When you get a call for an interview, it may be after months of searching, or it may be for a job you really want. Perhaps in the excitement you’ll schedule the interview as soon as possible, or you’ll be so eager to please that you’ll agree to whatever time they suggest. However, research shows that the time and day of your interview, as well as your place in line relative to other candidates, affects your chance of being hired.
1. Don’t agree to interview unprepared. Sometimes you may have to interview unprepared, as when you just get asked by the employer, “Tell me about yourself.” However, interviewing when unprepared requires a specific technique. For formal interviews, you’ll need some time to learn about the company so you’re prepared to discuss company values, the details of the job posting and so on. If they ask you to interview tomorrow, at least ask for an extra day or two. Preparation is the single biggest factor in getting called back after an interview.
2. Don’t be the first to interview that day. Taking the early morning slot may make you look like a go-getter, but there’s no guarantee that your interviewer will be fully awake (or even on time). Also, a phenomenon known as “contrast bias” will make you the subconscious benchmark for all candidates who follow you, meaning you will never register above the benchmark. And that means you likely won’t be considered a standout candidate yourself.
3. Don’t be the last candidate to interview. How effective are you at the end of a day? If you’re like most people, you feel like your performance deteriorates as the day continues. This is called decision fatigue and causes people — like your interviewers — to become more cautious with their decisions as time goes on. The same thing has been researched in judges, who are less likely to grant parole or to be lenient as the work day progresses. You are less likely to be judged positively later in the day.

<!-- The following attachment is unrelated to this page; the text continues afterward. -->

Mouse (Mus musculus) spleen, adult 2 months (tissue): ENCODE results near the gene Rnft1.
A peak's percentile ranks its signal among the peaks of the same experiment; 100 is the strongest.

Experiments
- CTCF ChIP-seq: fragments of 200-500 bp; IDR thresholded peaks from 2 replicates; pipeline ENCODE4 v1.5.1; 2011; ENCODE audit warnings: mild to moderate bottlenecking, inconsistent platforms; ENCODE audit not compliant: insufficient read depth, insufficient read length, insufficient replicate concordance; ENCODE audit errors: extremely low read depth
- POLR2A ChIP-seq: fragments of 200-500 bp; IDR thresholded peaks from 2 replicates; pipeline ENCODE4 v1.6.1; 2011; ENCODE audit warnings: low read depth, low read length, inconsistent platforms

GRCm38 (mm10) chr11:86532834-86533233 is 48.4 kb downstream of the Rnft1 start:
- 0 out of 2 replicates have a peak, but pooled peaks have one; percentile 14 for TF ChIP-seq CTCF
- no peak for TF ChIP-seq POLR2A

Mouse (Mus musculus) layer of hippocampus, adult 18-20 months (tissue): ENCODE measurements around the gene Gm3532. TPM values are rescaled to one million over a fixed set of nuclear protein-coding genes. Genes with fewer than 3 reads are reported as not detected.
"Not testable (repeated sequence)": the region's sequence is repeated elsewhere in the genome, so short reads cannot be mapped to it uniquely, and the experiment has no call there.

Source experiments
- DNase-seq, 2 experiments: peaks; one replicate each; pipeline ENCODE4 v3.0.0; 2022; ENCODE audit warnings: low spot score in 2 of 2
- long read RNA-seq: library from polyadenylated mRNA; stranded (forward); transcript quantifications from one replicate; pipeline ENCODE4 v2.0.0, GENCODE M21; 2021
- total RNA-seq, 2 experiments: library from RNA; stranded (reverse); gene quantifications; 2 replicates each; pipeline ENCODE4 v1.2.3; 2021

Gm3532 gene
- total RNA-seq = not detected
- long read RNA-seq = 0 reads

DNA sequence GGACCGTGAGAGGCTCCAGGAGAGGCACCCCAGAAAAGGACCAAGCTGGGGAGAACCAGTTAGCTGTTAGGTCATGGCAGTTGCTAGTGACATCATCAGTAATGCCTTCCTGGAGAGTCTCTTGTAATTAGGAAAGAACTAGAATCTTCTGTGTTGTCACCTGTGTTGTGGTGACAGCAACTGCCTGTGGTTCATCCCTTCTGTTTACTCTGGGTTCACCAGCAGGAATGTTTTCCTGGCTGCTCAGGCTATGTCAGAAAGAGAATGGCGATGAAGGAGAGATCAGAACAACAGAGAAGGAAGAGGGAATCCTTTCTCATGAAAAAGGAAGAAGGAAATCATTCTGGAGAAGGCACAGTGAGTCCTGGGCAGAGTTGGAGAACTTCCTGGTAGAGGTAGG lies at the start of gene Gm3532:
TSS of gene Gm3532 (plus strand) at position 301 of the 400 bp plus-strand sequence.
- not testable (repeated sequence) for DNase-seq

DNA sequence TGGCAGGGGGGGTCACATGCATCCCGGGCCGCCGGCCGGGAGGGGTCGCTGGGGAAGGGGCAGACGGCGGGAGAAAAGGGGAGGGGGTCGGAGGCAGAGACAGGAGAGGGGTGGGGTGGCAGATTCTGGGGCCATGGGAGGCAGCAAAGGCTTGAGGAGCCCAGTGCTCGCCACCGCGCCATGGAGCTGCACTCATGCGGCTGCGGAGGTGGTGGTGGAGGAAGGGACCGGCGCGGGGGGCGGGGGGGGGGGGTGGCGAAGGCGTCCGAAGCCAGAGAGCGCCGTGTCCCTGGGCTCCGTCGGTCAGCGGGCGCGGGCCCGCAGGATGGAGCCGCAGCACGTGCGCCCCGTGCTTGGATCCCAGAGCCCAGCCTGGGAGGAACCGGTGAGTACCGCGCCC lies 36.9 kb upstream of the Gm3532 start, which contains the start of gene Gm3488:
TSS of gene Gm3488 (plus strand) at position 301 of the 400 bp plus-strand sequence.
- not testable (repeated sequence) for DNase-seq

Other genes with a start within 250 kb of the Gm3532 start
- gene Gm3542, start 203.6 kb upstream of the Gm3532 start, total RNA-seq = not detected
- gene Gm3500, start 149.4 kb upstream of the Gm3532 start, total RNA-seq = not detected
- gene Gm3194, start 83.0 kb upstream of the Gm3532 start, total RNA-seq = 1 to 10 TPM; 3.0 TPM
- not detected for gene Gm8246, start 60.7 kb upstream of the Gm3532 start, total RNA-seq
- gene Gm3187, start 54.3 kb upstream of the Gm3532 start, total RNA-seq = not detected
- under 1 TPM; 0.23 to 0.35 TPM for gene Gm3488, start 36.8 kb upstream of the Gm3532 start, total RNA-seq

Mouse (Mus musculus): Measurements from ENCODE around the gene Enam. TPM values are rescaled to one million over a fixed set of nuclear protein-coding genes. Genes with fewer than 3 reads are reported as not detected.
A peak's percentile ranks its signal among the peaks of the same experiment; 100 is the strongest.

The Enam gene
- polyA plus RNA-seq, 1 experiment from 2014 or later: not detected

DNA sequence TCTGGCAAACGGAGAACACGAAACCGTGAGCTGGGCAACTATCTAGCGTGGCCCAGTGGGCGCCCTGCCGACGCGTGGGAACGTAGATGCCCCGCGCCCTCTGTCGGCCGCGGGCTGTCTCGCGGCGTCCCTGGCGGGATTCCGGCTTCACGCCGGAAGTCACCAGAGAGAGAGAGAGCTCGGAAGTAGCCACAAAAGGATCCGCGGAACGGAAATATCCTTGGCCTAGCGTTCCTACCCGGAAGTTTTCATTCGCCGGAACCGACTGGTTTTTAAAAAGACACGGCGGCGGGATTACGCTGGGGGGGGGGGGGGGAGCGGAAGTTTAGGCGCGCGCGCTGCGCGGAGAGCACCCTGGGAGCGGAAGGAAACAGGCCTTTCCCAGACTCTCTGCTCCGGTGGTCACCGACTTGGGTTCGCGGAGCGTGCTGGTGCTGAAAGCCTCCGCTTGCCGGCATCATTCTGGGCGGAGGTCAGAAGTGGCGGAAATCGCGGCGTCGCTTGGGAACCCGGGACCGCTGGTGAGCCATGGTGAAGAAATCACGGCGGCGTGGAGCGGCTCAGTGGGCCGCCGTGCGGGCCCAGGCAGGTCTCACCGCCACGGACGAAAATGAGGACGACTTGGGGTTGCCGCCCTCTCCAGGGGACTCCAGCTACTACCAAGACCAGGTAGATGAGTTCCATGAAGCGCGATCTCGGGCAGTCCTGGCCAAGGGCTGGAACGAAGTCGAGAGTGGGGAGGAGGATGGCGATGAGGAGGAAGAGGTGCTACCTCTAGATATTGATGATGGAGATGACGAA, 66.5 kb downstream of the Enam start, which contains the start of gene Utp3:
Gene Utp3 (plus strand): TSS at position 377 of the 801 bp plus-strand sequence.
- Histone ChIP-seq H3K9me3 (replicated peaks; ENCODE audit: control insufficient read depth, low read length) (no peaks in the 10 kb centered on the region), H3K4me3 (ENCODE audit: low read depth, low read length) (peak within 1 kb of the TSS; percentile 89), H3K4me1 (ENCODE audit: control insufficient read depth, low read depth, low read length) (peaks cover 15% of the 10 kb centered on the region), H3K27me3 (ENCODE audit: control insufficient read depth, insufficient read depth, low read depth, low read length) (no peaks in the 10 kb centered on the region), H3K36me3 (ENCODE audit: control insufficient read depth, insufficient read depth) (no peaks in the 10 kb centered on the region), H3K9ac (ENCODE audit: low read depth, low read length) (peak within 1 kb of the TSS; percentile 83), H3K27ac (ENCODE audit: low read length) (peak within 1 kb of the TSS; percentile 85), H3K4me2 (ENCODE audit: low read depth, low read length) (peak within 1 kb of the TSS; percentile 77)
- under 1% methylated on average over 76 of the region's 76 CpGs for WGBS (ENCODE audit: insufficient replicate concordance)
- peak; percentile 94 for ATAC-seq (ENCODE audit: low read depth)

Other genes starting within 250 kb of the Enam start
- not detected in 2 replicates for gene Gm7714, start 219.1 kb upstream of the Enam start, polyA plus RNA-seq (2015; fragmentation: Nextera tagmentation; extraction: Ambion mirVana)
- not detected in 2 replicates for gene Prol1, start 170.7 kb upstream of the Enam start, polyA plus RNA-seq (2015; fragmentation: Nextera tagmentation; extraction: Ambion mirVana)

4. Aim for mid-morning if you can. You might have guessed that the sweet spot for an interview would be in the middle, and that’s sort of true. In addition to decision fatigue, there’s a thing called narrow bracketing, which in this case doesn’t refer to artillery or naval gunfire. It is the tendency of evaluators to be less likely to give positive ratings with each successive evaluation, apparently because they become more self-conscious of positive evaluations and begin avoiding them in an effort to achieve fairness. So the “sweet spot” is right after the interviewer has hit his or her stride during the day — usually between 9:00 and 10:00 in the morning — or as close to that as you can schedule.
5. These considerations apply for days of the week as well. Mondays (or the first day back after a long weekend) are bad days because most people feel as if they’re behind on their work, or are focused on what’s going on later in the week. Either way, they’re not focused on what’s in front of them, and if they’re interviewing you, that doesn’t bode well. In a similar way, Thursdays and Fridays tend to find people thinking about the weekend. And if you hit the interview after three days of similar interviews, you may experience decision fatigue and narrow bracketing even if you hit that optimal time slot.
Remember that a call for an interview means the company is interested in you. Therefore the job of the person who called you is to get you into that interview. That person may end up interviewing you, too, but ultimately they want to get you in the building first. So don’t be afraid to ask for an extra day or even the premier interview slot: Tuesday at 10 a.m. The worst they will tell you is no, and if you get a graveyard slot at least you’ll be able to prepare for it. But if you score the best slot? You’ll just have a better chance of landing the job!